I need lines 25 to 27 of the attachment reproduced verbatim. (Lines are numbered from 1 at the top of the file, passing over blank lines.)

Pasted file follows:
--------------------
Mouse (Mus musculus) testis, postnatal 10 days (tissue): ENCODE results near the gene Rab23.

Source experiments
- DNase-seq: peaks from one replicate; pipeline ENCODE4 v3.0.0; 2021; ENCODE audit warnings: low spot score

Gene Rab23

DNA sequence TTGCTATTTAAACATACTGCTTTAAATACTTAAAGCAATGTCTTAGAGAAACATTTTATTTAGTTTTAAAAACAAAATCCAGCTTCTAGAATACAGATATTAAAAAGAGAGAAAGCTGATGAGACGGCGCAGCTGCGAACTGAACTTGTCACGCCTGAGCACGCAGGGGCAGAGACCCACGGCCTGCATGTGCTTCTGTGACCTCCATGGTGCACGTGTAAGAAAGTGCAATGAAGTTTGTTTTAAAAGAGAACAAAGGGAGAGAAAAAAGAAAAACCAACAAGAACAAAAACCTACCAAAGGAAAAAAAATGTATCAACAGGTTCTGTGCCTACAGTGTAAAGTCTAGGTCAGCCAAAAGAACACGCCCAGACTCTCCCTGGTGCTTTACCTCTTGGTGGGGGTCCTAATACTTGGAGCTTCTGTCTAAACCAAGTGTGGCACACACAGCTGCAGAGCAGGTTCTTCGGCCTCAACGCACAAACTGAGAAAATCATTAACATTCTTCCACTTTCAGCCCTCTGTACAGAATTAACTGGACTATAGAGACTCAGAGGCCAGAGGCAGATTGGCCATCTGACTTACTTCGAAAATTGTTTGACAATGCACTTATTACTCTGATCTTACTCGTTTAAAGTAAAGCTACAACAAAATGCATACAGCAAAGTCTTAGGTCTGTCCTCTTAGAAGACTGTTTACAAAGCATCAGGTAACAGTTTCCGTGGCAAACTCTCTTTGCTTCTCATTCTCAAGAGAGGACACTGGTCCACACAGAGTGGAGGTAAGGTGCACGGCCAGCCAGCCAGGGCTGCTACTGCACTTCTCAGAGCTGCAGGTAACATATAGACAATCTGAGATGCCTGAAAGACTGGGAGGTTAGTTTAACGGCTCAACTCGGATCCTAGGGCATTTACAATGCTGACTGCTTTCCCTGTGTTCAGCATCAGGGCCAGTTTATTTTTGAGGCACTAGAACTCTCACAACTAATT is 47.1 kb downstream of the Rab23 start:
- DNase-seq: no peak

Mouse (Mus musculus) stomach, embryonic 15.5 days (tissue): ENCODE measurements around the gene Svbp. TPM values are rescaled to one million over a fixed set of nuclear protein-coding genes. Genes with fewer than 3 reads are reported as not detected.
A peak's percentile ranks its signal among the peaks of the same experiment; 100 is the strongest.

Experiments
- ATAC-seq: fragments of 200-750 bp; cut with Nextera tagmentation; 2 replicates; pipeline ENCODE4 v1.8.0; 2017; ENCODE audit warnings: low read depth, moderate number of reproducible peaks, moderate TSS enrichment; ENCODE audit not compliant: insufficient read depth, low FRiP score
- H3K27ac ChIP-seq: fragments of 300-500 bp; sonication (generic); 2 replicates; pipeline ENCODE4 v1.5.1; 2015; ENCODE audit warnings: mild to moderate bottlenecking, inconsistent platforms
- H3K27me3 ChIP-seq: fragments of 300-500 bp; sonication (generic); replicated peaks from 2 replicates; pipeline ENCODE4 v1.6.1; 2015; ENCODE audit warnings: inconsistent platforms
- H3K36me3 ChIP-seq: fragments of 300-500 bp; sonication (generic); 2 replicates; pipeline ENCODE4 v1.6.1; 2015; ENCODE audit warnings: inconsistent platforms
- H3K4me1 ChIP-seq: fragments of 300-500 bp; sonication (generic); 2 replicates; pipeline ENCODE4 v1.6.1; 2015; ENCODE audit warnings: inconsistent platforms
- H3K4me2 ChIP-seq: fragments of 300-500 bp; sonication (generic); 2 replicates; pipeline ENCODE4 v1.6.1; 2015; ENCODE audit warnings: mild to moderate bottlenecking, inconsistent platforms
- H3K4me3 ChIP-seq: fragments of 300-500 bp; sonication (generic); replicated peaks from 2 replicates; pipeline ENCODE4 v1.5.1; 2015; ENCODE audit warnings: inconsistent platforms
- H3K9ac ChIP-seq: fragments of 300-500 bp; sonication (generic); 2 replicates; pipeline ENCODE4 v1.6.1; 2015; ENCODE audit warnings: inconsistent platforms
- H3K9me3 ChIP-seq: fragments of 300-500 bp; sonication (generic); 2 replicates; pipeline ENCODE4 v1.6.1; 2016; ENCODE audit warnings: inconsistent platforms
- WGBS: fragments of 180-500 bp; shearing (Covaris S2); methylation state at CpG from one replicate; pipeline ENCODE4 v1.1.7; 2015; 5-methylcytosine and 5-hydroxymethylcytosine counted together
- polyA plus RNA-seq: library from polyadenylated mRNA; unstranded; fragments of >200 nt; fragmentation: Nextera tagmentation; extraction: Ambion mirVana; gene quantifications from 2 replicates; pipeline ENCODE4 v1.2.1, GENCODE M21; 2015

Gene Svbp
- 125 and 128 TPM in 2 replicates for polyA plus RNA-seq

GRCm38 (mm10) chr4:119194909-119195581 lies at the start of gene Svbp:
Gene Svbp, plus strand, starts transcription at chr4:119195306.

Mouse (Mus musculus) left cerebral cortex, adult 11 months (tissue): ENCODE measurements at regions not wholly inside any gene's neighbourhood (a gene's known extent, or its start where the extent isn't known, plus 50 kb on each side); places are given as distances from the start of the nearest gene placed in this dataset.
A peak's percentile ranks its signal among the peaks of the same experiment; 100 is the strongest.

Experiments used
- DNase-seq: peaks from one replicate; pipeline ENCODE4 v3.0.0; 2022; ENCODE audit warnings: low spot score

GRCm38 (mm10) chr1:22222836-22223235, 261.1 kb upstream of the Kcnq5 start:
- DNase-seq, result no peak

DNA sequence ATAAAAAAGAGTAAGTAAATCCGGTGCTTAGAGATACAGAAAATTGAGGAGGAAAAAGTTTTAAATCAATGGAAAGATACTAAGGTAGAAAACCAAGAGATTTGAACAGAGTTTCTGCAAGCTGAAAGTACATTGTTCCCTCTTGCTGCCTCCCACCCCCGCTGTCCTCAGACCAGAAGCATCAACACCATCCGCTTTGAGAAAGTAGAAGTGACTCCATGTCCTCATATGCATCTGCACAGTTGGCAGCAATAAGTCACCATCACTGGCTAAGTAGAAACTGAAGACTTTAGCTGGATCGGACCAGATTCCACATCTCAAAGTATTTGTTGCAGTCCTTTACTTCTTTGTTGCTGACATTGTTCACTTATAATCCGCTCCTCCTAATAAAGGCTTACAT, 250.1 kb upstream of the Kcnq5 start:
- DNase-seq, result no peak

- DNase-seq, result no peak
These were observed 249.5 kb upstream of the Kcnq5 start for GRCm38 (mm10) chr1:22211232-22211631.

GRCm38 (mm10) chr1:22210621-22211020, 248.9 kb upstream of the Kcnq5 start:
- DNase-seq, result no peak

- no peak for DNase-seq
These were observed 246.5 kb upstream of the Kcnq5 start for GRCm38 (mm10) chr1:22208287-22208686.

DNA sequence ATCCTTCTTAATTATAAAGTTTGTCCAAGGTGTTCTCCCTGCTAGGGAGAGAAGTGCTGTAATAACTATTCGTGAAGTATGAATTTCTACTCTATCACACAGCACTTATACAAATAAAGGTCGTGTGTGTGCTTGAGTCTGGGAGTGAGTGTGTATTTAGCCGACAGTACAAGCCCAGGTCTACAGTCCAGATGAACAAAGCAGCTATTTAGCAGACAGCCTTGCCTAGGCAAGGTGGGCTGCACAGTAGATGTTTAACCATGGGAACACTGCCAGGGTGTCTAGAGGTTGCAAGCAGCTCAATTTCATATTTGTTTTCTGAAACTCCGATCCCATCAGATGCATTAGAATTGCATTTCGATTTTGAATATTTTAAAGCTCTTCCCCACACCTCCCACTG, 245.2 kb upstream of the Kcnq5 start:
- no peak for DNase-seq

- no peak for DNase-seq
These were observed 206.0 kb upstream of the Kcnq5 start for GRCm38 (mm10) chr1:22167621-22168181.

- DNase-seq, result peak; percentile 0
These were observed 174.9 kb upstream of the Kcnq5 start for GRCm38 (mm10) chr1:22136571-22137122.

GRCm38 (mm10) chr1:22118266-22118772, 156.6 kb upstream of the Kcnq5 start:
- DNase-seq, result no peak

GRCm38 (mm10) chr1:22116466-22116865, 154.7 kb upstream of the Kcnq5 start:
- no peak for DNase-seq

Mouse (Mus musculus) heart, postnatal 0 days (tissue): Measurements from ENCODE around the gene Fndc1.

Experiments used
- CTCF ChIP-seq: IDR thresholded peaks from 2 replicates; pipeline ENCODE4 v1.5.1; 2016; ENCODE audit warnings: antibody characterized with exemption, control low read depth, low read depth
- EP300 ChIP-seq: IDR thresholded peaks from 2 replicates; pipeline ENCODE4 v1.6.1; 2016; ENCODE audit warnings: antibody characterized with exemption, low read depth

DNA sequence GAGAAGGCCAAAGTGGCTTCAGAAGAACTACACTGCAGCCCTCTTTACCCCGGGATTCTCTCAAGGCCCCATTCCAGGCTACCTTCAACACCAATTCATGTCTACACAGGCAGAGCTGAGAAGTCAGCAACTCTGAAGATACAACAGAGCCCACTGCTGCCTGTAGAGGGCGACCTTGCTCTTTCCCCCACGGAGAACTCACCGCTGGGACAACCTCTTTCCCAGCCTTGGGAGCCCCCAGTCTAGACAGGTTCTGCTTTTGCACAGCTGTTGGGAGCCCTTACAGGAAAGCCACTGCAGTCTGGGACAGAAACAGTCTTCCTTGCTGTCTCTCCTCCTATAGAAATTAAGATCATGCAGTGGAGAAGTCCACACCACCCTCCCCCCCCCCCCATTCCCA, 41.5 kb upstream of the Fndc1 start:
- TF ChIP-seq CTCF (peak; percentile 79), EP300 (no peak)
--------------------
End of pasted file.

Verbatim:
Mouse (Mus musculus) left cerebral cortex, adult 11 months (tissue): ENCODE measurements at regions not wholly inside any gene's neighbourhood (a gene's known extent, or its start where the extent isn't known, plus 50 kb on each side); places are given as distances from the start of the nearest gene placed in this dataset.
A peak's percentile ranks its signal among the peaks of the same experiment; 100 is the strongest.

Experiments used